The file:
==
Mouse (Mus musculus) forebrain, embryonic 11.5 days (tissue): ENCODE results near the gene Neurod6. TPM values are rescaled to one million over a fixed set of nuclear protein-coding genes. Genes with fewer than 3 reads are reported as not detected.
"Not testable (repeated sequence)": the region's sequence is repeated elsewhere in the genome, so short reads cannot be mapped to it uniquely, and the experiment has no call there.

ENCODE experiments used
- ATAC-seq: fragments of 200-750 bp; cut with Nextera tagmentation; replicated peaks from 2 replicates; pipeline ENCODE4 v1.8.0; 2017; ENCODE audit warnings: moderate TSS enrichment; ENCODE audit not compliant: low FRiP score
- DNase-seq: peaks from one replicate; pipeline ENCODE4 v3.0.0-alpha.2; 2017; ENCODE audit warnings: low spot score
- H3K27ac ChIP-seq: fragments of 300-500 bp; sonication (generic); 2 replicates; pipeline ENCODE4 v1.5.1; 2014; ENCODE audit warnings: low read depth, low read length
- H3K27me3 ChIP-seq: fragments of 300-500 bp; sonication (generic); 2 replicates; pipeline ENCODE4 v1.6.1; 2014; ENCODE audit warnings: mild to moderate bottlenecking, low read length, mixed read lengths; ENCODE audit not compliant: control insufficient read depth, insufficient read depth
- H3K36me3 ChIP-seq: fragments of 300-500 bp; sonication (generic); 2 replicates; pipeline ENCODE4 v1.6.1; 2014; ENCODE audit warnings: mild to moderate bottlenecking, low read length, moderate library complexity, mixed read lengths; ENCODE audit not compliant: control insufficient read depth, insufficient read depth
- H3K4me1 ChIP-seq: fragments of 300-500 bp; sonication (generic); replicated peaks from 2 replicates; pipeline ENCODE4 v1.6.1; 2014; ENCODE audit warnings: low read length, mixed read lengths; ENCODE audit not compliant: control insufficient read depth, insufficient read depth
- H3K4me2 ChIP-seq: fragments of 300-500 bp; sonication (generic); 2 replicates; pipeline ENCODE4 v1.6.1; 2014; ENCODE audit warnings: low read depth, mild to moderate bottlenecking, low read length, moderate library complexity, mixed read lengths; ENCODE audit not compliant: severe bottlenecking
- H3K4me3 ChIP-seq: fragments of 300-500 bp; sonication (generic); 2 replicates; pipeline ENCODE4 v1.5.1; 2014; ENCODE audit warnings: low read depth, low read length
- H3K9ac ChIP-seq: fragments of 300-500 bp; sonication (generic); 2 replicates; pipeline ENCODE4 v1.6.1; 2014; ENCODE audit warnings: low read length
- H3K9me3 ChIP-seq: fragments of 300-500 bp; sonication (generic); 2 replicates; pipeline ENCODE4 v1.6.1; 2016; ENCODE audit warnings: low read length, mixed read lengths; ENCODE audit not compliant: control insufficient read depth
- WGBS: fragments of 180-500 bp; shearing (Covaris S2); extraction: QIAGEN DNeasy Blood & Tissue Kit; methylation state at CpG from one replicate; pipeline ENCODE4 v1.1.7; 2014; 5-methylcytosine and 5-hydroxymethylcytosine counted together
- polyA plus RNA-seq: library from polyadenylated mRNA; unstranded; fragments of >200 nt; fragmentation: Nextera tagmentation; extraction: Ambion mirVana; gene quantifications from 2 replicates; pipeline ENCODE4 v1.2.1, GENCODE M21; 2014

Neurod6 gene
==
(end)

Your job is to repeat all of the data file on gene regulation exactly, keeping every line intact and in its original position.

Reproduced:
Mouse (Mus musculus) forebrain, embryonic 11.5 days (tissue): ENCODE results near the gene Neurod6. TPM values are rescaled to one million over a fixed set of nuclear protein-coding genes. Genes with fewer than 3 reads are reported as not detected.
"Not testable (repeated sequence)": the region's sequence is repeated elsewhere in the genome, so short reads cannot be mapped to it uniquely, and the experiment has no call there.

ENCODE experiments used
- ATAC-seq: fragments of 200-750 bp; cut with Nextera tagmentation; replicated peaks from 2 replicates; pipeline ENCODE4 v1.8.0; 2017; ENCODE audit warnings: moderate TSS enrichment; ENCODE audit not compliant: low FRiP score
- DNase-seq: peaks from one replicate; pipeline ENCODE4 v3.0.0-alpha.2; 2017; ENCODE audit warnings: low spot score
- H3K27ac ChIP-seq: fragments of 300-500 bp; sonication (generic); 2 replicates; pipeline ENCODE4 v1.5.1; 2014; ENCODE audit warnings: low read depth, low read length
- H3K27me3 ChIP-seq: fragments of 300-500 bp; sonication (generic); 2 replicates; pipeline ENCODE4 v1.6.1; 2014; ENCODE audit warnings: mild to moderate bottlenecking, low read length, mixed read lengths; ENCODE audit not compliant: control insufficient read depth, insufficient read depth
- H3K36me3 ChIP-seq: fragments of 300-500 bp; sonication (generic); 2 replicates; pipeline ENCODE4 v1.6.1; 2014; ENCODE audit warnings: mild to moderate bottlenecking, low read length, moderate library complexity, mixed read lengths; ENCODE audit not compliant: control insufficient read depth, insufficient read depth
- H3K4me1 ChIP-seq: fragments of 300-500 bp; sonication (generic); replicated peaks from 2 replicates; pipeline ENCODE4 v1.6.1; 2014; ENCODE audit warnings: low read length, mixed read lengths; ENCODE audit not compliant: control insufficient read depth, insufficient read depth
- H3K4me2 ChIP-seq: fragments of 300-500 bp; sonication (generic); 2 replicates; pipeline ENCODE4 v1.6.1; 2014; ENCODE audit warnings: low read depth, mild to moderate bottlenecking, low read length, moderate library complexity, mixed read lengths; ENCODE audit not compliant: severe bottlenecking
- H3K4me3 ChIP-seq: fragments of 300-500 bp; sonication (generic); 2 replicates; pipeline ENCODE4 v1.5.1; 2014; ENCODE audit warnings: low read depth, low read length
- H3K9ac ChIP-seq: fragments of 300-500 bp; sonication (generic); 2 replicates; pipeline ENCODE4 v1.6.1; 2014; ENCODE audit warnings: low read length
- H3K9me3 ChIP-seq: fragments of 300-500 bp; sonication (generic); 2 replicates; pipeline ENCODE4 v1.6.1; 2016; ENCODE audit warnings: low read length, mixed read lengths; ENCODE audit not compliant: control insufficient read depth
- WGBS: fragments of 180-500 bp; shearing (Covaris S2); extraction: QIAGEN DNeasy Blood & Tissue Kit; methylation state at CpG from one replicate; pipeline ENCODE4 v1.1.7; 2014; 5-methylcytosine and 5-hydroxymethylcytosine counted together
- polyA plus RNA-seq: library from polyadenylated mRNA; unstranded; fragments of >200 nt; fragmentation: Nextera tagmentation; extraction: Ambion mirVana; gene quantifications from 2 replicates; pipeline ENCODE4 v1.2.1, GENCODE M21; 2014

Neurod6 gene